Can someone share their credence for why Russia would use only a few warheads against America, attacking only a few cities? If Russia uses many warheads, most US cities that most of us would feel at ease in are a no-go. If we expect Russia to use many if they use them, it is even less worth leaving (unless you want to exit America and NATO regions).
What is America's public-facing policy on retaliation? Do they fire number of warheads proportional to how many Russia fires at us/our allies? If so, it incentivizes Russia using fewer missiles. But I have the vibe that we have told them we would use everything at our disposal, so they don't have a reason to only target a handful of cities.
[[EDIT: Found the source of the picture. It is from 2015 at latest, so would look (very?) different today. And don't think of the purple triangles as first priority to be launched by Russi... (read more)
The black dots assumes Russia has 2000 functional missiles that they successfully launch against the US and that successfully detonate, and that the US is unable to shoot many of them down/destroy missile launch sites before launch. My understanding is, concretely, that even if all Russian missiles currently reported ready for launch are launched, there's 1500 of them not 2000, and that one would expect many to be used against non-US targets (in Ukraine and Europe). The 500 scenario (purple triangles) seems likelier to me for how many targets Russia would try to hit.
Further, my impression of the competence of the Russian military, the readiness of their forces, the state of upkeep on their nukes and missiles, the willingness of individual commanders ordered to launch to do so, etc. is quite low. In many cases they have had an incredibly embarrassingly low success rate at firing missiles at Ukraine, which is an easier task than launching on short notice in a nuclear war. They seem to be using un-upgraded Soviet technology that is often degrading and failing, and the theft of parts for sale on the black market isn't uncommon.
For each nuclear missile, lots of things ... (read more)
I appreciate you making this post, and agree with many of your points. One thing I'd add is that the situation of strategic nuclear warfare is unprecedented and would be extremely chaotic. In my mind this significantly raises the value of more traditional (in the sense of having worked fairly well across human history) hedges against uncertain situations. For example, while travelling to New Zealand or South America might be a good hedge against worst case scenarios of a full strategic exchange, being near friends + family or being somewhere you are a citizen might be much better than being in New Zealand in the case of massive civil unrest or less-than-expected weather disruption.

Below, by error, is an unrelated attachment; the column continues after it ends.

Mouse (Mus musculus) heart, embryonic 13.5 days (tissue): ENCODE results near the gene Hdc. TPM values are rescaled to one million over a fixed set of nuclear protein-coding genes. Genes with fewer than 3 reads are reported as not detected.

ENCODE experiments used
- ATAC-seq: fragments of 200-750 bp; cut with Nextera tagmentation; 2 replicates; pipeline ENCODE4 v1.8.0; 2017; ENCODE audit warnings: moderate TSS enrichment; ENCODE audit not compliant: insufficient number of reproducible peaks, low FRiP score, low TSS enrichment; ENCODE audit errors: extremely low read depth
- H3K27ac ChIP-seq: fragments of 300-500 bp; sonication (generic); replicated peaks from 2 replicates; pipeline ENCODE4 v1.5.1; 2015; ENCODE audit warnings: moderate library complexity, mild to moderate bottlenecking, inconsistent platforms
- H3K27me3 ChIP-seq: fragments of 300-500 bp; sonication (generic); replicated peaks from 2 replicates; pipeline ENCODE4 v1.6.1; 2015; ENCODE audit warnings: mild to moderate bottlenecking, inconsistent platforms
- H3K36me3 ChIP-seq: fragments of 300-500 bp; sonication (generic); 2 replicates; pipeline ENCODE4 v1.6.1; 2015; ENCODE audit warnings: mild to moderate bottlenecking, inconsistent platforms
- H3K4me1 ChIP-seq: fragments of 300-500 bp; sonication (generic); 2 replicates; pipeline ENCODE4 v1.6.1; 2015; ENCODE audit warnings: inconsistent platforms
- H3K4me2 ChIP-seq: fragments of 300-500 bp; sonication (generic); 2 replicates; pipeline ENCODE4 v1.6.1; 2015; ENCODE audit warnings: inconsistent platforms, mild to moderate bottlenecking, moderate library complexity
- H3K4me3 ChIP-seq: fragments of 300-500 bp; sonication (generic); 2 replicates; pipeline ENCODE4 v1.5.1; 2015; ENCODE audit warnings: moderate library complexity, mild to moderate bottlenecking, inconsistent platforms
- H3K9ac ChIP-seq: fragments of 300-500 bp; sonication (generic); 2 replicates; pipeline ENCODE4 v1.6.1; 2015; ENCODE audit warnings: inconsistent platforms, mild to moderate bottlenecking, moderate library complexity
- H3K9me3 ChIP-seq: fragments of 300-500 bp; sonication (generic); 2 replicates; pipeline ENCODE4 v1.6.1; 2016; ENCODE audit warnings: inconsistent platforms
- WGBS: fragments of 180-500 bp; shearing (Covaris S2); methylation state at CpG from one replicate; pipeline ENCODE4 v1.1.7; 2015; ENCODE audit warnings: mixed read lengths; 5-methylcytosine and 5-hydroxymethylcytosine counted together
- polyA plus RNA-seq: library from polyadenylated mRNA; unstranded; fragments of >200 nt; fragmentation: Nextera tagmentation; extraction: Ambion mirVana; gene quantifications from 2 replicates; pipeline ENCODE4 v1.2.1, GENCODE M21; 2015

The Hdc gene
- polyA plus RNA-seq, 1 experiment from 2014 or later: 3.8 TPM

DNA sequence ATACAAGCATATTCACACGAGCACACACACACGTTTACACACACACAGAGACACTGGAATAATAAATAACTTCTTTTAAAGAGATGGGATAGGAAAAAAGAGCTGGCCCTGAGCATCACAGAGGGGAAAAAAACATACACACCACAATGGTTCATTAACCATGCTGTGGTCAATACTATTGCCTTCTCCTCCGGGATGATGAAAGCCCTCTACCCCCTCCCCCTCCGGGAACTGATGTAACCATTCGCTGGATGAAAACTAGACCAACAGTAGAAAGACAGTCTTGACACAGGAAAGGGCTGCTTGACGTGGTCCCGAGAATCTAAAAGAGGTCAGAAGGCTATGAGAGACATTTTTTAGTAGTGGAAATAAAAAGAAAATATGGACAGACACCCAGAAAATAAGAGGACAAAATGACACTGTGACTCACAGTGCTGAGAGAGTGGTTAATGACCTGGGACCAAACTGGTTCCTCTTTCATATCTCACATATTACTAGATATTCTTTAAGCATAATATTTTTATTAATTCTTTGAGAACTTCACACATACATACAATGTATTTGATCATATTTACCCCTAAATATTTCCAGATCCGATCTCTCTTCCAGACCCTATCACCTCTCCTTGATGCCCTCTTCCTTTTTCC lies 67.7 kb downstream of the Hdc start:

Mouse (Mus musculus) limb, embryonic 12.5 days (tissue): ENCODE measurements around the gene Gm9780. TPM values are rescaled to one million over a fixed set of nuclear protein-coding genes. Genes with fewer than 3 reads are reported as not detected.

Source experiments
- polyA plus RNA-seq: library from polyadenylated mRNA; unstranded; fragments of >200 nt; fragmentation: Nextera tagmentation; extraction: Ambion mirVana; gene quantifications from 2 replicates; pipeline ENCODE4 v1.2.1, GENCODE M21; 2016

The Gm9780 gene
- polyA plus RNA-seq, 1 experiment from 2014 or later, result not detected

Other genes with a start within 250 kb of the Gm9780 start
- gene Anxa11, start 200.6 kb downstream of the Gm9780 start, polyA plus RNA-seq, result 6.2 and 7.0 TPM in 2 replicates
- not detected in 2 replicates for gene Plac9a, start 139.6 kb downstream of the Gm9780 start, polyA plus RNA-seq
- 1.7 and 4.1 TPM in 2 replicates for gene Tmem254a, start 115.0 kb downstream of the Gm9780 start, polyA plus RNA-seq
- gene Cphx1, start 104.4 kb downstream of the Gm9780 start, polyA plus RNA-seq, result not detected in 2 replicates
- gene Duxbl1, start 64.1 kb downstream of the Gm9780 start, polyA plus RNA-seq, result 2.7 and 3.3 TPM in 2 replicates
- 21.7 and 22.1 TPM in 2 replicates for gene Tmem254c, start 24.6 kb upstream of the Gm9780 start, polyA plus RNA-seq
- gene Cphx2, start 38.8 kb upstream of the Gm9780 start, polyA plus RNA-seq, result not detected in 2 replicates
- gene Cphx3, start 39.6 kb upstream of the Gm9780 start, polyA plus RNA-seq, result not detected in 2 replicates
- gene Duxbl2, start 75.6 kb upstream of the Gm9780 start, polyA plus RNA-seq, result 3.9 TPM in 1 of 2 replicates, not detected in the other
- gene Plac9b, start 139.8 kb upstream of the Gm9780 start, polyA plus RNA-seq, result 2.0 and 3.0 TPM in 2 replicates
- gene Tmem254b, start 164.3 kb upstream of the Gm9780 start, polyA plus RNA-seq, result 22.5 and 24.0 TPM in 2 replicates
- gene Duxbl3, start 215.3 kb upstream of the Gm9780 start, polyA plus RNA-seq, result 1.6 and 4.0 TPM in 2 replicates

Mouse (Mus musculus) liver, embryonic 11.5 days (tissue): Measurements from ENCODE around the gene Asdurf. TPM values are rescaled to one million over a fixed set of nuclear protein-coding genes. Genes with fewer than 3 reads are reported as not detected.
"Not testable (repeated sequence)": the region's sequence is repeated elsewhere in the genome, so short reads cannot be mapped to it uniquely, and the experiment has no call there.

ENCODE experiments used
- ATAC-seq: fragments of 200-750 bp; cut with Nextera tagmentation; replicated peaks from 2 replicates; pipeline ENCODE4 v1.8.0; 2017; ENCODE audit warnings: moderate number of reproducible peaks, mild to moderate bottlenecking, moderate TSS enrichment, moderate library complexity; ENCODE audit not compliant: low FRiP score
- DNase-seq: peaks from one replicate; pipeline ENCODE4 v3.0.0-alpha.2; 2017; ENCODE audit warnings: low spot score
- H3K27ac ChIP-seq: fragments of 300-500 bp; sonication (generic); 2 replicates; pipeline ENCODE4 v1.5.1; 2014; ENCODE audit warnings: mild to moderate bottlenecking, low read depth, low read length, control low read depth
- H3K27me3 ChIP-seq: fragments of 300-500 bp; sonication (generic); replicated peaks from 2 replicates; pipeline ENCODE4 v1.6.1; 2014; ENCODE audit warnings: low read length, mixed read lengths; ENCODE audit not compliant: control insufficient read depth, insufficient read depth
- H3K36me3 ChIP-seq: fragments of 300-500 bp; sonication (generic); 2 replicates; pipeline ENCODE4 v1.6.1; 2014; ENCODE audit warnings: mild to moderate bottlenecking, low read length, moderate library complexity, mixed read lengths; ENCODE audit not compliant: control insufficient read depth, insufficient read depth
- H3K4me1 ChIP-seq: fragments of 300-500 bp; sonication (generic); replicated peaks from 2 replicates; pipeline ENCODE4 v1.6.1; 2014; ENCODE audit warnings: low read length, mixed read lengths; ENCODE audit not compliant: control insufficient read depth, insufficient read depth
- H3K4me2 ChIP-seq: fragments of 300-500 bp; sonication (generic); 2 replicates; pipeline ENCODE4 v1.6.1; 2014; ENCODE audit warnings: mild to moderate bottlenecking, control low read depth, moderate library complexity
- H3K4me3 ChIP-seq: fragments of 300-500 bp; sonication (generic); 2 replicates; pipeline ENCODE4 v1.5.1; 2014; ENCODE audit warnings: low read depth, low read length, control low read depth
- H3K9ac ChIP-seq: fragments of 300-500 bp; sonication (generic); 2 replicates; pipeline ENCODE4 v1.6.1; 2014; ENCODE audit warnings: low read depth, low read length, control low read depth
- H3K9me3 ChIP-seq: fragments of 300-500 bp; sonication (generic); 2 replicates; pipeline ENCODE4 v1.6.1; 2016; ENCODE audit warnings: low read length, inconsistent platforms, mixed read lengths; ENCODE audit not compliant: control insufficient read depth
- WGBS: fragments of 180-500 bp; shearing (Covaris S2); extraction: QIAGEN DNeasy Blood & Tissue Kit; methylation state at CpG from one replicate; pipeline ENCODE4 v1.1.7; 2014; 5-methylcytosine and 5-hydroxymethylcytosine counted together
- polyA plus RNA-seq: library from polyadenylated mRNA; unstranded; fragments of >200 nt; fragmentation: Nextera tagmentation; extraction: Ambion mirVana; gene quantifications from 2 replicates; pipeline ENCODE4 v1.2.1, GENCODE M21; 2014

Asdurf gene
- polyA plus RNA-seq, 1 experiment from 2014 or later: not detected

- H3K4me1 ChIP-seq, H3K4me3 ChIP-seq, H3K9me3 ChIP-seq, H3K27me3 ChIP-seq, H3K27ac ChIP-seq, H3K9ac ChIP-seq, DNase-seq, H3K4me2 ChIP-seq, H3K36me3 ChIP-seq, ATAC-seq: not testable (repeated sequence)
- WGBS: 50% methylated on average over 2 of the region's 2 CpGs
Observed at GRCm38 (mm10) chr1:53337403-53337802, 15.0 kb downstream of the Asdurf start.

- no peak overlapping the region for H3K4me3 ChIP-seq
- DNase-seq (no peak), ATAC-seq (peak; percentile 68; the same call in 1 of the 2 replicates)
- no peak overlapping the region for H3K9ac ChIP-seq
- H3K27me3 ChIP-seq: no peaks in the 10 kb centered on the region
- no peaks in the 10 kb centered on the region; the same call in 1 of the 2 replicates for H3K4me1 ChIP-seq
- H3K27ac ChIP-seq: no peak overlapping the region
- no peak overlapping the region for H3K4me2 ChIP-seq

I think it's worth mentioning that it isn't obvious you should use linear EV maximisation when probabilities are very low (say, less than 1%).
When probabilities of events are high, EV maximisation makes sense because you only need a few events before law of large numbers kicks in and people not doing EV maximization are much worse off than people doing it in nearly all worlds.
When probabilities of events are very low you need a much larger number of events before you see the same effect.
What's the rationale behind New York and San Francisco?
If it's because they are major population centers, what are reasonable estimates + rationale for P(target population | nuclear war)? I would have guessed attacking military sites (and in particular nuclear-related sites) would be much more likely, and I don't think there are major military targets very close to San Francisco.
How irrational was it to be concerned about long covid pre-vaccination? That was my mistake. I presume I should've done something differently. But I don't have much medical knowledge or a strong intuition for how to analyze a study.
One thing that would be really useful in terms of personal planning, and maybe would be a good idea to have a top level post on, is something like:
What is P(I survive | I am in location X when a nuclear war breaks out)
for different values of X such as:
(A) a big NATO city like NYC
(B) a small town in the USA away from any nuclear targets
(C) somewhere outside the US/NATO but still in the northern hemisphere, like Mexico. (I chose Mexico because that's probably the easiest non-NATO country for Americans to get to)
(D) somewhere like Argentina or Australia, the ... (read more)
Overall I disagree with the general thrust of this post on the grounds that the risk of death from nuclear war (conditional on nuclear use in Ukraine) seems so much higher than from covid for the typical EA demographic, but I would like to +1 the point that people may be able to eliminate most of their risk without moving to completely the middle of nowhere.
Russia has enough active nuclear weapons to completely destroy something like 1-500,000 km^2*. The UK alone has a land area of 250,000 km^2, the US is around 10 million km^2 and NATO as a whole is 25 mi... (read more)